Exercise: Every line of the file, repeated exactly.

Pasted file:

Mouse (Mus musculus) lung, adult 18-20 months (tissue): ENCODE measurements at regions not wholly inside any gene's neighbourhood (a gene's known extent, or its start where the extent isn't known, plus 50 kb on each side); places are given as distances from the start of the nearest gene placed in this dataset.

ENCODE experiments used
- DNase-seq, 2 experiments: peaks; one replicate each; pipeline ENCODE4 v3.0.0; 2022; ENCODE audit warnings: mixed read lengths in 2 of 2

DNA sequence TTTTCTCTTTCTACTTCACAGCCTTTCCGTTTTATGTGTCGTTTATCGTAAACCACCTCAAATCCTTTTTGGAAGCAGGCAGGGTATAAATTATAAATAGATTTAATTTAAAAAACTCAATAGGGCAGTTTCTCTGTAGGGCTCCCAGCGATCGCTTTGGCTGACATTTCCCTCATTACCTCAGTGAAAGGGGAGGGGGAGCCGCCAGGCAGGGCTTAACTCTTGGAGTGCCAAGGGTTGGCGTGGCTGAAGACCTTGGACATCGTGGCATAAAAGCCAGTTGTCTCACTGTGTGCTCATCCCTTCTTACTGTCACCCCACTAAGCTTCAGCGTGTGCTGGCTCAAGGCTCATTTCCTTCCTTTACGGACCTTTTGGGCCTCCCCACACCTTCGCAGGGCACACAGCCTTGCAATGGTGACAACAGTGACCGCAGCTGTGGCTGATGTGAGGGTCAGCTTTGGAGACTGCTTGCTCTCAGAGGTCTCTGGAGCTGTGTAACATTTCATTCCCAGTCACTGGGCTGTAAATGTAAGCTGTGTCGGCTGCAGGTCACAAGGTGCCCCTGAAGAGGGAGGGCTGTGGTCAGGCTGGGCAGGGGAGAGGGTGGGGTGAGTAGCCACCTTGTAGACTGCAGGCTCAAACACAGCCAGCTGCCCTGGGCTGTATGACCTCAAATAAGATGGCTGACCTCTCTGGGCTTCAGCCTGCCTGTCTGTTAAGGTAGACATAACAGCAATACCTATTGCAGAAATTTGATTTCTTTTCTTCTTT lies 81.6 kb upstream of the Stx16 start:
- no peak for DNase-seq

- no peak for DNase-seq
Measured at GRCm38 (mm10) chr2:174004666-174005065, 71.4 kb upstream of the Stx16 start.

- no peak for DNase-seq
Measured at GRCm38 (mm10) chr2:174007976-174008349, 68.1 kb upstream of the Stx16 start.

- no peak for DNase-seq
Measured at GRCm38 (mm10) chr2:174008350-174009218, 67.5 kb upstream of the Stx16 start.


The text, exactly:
Mouse (Mus musculus) lung, adult 18-20 months (tissue): ENCODE measurements at regions not wholly inside any gene's neighbourhood (a gene's known extent, or its start where the extent isn't known, plus 50 kb on each side); places are given as distances from the start of the nearest gene placed in this dataset.

ENCODE experiments used
- DNase-seq, 2 experiments: peaks; one replicate each; pipeline ENCODE4 v3.0.0; 2022; ENCODE audit warnings: mixed read lengths in 2 of 2

DNA sequence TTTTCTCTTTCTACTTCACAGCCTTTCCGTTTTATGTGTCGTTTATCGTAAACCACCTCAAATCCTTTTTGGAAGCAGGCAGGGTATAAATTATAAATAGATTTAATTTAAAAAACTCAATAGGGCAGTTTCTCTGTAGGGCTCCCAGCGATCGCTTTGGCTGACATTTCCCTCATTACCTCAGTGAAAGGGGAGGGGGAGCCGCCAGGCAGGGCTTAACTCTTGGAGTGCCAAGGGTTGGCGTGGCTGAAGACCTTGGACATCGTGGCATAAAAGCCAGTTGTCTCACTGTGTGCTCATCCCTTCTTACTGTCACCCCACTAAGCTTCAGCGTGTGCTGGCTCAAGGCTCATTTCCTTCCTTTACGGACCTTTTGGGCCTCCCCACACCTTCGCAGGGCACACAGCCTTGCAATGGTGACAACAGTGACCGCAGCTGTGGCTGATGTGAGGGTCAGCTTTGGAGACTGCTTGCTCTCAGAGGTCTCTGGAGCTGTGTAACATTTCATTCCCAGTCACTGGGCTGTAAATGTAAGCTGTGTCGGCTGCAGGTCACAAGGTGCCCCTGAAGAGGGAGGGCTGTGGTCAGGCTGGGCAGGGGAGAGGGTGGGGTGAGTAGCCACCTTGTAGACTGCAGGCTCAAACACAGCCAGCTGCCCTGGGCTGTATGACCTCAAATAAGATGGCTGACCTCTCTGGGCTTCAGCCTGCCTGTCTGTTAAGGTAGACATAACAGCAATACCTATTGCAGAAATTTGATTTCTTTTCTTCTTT lies 81.6 kb upstream of the Stx16 start:
- no peak for DNase-seq

- no peak for DNase-seq
Measured at GRCm38 (mm10) chr2:174004666-174005065, 71.4 kb upstream of the Stx16 start.

- no peak for DNase-seq
Measured at GRCm38 (mm10) chr2:174007976-174008349, 68.1 kb upstream of the Stx16 start.

- no peak for DNase-seq
Measured at GRCm38 (mm10) chr2:174008350-174009218, 67.5 kb upstream of the Stx16 start.